“If someone calls me, I’ll return their call in person at their house, and that’s all that really matters,’ Quinn said. “I know that at the end of the day I show up every day looking to service my constituents, and I think the residents of the 13th Ward have really come to enjoy that sort of collaboration with my office and the taxpayers.”

Quinn said “only time will tell for certain” if Republican Gov. Bruce Rauner’s millions in ads and mailers targeting Madigan fostered an anti-speaker sentiment that will influence voters.

“That particular narrative has been tested, and it has failed. So to the extent that’s going to be the narrative, it doesn’t seem to me a narrative that is going to warrant a result that’s positive,” Quinn said. “When you throw that amount of money on an initiative and then fail as miserably as they did, it doesn’t make a lot of sense. But I’m not in their campaign. I’m not reviewing their polling.”

And Quinn said his world hasn’t changed since corruption charges hit Ald. Ed Burke (14th) and others in the City Council.

“For me there’s no change because I conduct myself always in a very businesslike manner and I don’t, I don’t have social relationships with aldermen,” Quinn said. “So there’s no change. I go down to City Council. I go to my committee meetings. I go to meetings, and I come back and I knock on doors. That’s my day.”

Quinn called Krupa’s lawsuits a way to “distract voters.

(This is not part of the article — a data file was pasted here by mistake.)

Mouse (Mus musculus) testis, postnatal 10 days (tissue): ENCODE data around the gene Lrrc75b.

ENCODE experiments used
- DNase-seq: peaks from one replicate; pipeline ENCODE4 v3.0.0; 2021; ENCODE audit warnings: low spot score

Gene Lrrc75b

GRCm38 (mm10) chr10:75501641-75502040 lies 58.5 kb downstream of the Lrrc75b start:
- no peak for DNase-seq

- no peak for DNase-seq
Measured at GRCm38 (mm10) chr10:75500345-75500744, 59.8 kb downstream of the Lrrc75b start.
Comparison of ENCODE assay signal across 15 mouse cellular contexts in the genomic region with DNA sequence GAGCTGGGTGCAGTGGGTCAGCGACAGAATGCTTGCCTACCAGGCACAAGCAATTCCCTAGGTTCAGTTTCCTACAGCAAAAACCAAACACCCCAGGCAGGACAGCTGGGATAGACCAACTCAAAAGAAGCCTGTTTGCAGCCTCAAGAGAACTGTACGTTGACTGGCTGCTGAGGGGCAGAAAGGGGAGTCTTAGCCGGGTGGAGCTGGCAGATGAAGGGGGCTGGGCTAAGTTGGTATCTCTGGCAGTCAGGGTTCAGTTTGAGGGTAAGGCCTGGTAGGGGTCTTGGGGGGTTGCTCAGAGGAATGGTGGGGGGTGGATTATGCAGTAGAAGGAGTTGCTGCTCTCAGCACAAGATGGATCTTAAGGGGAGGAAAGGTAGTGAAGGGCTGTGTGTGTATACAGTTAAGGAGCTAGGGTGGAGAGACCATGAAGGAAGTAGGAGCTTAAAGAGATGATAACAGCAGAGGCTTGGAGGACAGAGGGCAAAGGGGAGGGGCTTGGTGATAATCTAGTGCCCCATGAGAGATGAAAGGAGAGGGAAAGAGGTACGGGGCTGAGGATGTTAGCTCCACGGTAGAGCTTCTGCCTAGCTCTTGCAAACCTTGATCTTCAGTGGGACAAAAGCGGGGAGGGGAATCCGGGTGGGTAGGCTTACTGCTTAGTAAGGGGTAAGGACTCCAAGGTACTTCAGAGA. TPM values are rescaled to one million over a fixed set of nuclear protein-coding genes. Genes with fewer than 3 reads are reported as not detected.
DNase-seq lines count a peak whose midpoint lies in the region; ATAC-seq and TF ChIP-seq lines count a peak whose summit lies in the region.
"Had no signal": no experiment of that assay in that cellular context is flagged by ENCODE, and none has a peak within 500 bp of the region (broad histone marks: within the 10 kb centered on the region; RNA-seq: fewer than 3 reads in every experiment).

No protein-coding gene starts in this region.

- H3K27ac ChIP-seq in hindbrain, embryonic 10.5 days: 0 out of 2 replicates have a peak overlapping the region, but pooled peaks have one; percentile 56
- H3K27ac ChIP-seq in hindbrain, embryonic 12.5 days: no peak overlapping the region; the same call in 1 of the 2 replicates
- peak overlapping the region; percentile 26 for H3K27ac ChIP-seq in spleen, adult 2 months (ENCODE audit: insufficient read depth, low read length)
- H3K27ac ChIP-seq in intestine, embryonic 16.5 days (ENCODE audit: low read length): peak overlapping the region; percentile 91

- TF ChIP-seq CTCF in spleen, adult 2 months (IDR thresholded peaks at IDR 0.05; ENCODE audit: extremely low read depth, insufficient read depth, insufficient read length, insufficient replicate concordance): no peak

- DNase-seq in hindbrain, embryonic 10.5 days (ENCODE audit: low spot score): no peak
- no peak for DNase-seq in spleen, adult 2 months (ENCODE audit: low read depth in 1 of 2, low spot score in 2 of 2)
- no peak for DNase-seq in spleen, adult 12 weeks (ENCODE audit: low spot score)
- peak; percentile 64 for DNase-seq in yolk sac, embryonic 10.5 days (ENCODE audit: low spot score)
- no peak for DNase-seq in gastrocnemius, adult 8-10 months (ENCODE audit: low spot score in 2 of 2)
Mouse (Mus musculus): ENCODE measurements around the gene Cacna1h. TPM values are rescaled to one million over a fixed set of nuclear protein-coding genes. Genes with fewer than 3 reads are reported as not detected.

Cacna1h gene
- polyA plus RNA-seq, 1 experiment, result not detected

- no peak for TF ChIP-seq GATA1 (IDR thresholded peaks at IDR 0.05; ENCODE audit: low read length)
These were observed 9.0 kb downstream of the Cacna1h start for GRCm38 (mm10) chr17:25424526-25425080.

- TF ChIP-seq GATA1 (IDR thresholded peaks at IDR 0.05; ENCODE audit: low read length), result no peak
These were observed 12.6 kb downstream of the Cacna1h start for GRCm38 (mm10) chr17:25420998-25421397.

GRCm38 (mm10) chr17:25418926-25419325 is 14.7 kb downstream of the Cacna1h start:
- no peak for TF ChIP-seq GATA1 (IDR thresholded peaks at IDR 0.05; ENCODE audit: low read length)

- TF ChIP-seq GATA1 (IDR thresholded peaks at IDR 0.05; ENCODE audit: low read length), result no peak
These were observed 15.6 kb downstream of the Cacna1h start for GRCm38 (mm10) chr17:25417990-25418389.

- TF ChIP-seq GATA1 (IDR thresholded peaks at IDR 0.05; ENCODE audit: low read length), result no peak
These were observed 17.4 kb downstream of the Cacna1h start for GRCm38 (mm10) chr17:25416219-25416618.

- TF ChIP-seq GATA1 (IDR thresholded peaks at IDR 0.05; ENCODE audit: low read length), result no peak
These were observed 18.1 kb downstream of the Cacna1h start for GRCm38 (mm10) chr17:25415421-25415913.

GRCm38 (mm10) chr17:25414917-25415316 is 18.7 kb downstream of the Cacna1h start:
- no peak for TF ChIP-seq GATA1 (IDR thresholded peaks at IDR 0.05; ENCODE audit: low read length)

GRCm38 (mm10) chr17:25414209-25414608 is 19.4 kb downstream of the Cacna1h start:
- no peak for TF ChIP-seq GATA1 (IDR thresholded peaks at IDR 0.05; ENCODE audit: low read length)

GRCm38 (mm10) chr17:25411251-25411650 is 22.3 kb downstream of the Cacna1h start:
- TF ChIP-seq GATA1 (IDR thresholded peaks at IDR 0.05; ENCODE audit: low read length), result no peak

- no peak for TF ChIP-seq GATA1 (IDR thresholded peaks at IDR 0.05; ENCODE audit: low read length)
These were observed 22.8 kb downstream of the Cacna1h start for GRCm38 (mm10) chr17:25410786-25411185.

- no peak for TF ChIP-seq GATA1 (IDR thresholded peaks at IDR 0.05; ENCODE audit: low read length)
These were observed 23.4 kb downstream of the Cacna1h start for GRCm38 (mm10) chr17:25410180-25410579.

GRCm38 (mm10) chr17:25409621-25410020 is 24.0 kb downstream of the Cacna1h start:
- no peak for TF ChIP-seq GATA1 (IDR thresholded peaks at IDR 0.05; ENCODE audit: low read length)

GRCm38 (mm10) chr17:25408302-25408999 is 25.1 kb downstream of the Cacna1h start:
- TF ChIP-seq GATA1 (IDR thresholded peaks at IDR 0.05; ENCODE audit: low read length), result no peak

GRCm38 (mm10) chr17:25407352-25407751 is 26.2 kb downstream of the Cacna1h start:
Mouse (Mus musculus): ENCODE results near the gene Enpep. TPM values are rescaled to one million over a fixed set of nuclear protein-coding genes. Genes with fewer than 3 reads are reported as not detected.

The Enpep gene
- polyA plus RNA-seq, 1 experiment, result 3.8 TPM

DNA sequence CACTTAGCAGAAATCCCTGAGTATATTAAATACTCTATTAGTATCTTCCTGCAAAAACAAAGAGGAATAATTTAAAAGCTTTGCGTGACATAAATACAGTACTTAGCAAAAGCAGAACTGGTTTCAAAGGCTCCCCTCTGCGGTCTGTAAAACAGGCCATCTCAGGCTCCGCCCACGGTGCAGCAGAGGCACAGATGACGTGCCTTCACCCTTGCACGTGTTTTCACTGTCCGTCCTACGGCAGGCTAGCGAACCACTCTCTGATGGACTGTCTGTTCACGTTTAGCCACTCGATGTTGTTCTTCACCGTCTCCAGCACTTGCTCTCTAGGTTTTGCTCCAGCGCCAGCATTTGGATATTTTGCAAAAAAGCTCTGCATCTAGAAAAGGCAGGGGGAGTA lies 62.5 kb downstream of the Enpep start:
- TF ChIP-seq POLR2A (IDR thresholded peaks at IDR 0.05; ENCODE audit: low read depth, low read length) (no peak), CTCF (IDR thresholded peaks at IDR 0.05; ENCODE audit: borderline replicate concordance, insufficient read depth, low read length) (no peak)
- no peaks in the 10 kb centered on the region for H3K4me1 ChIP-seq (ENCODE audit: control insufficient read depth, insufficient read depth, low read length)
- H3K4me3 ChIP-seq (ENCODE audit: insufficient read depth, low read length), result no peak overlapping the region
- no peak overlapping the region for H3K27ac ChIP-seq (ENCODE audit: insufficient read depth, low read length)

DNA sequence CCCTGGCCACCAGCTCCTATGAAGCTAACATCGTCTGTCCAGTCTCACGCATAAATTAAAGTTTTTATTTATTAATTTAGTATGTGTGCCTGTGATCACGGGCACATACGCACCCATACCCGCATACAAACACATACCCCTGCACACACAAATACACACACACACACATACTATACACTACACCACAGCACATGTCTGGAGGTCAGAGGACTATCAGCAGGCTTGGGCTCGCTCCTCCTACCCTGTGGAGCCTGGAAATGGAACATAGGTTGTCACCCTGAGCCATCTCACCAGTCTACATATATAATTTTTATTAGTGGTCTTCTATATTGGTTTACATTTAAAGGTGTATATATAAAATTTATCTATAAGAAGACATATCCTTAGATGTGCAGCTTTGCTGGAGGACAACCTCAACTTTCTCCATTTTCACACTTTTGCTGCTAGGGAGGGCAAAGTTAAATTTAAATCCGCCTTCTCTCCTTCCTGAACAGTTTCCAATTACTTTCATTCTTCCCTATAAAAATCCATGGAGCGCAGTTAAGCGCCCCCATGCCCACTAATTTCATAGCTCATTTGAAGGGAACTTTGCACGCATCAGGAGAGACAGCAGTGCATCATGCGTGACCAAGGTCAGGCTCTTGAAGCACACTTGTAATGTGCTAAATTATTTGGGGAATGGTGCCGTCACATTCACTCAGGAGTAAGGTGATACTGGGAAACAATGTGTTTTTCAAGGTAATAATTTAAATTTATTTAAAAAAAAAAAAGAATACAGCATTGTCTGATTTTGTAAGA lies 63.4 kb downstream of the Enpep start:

“This is an old program that the Republicans like to do, is to run into court to try to distract voters,” Quinn said.

Quinn has filled residents’ mailboxes with fliers blasting Krupa as “the Trump guy,” “just another Trump Bobblehead,” and a “Day-One Trump supporter.” One shows Krupa wearing a Make America Great Again cap and Trump T-shirt above the headline “David Krupa is crazy for Trump.”

Marty Quinn mailer attacking David Krupa.

Marty Quinn mailer attacking David Krupa.

Krupa says he’s an independent, who at one point supported Donald Trump during his presidential run. At 19, he’s only voted once, and would not disclose which party he voted for. He said it’s too early to know whether he’ll support Trump in the 2020 election: “I would vote for the best person regardless of the party.”

Krupa said allegations detailed in a 2017 emergency order of protection filed by an ex-girlfriend’s father —which claimed stalking and harassment, among other allegations — are “false.” The order was vacated by a judge, and Krupa claims there was “no proof.”

David Krupa ad. From Facebook

David Krupa ad. From Facebook

“It was just false allegations that were filed against me,” Krupa said, adding, the victim was “having some personal issues and some family issues, and her father didn’t think she was able to handle a relationship at that time.”

The victim, however — quoted in a University of Chicago publication this week — said she agreed with her parents that an emergency order of protection was needed and that she was afraid of seeing Krupa when it was filed.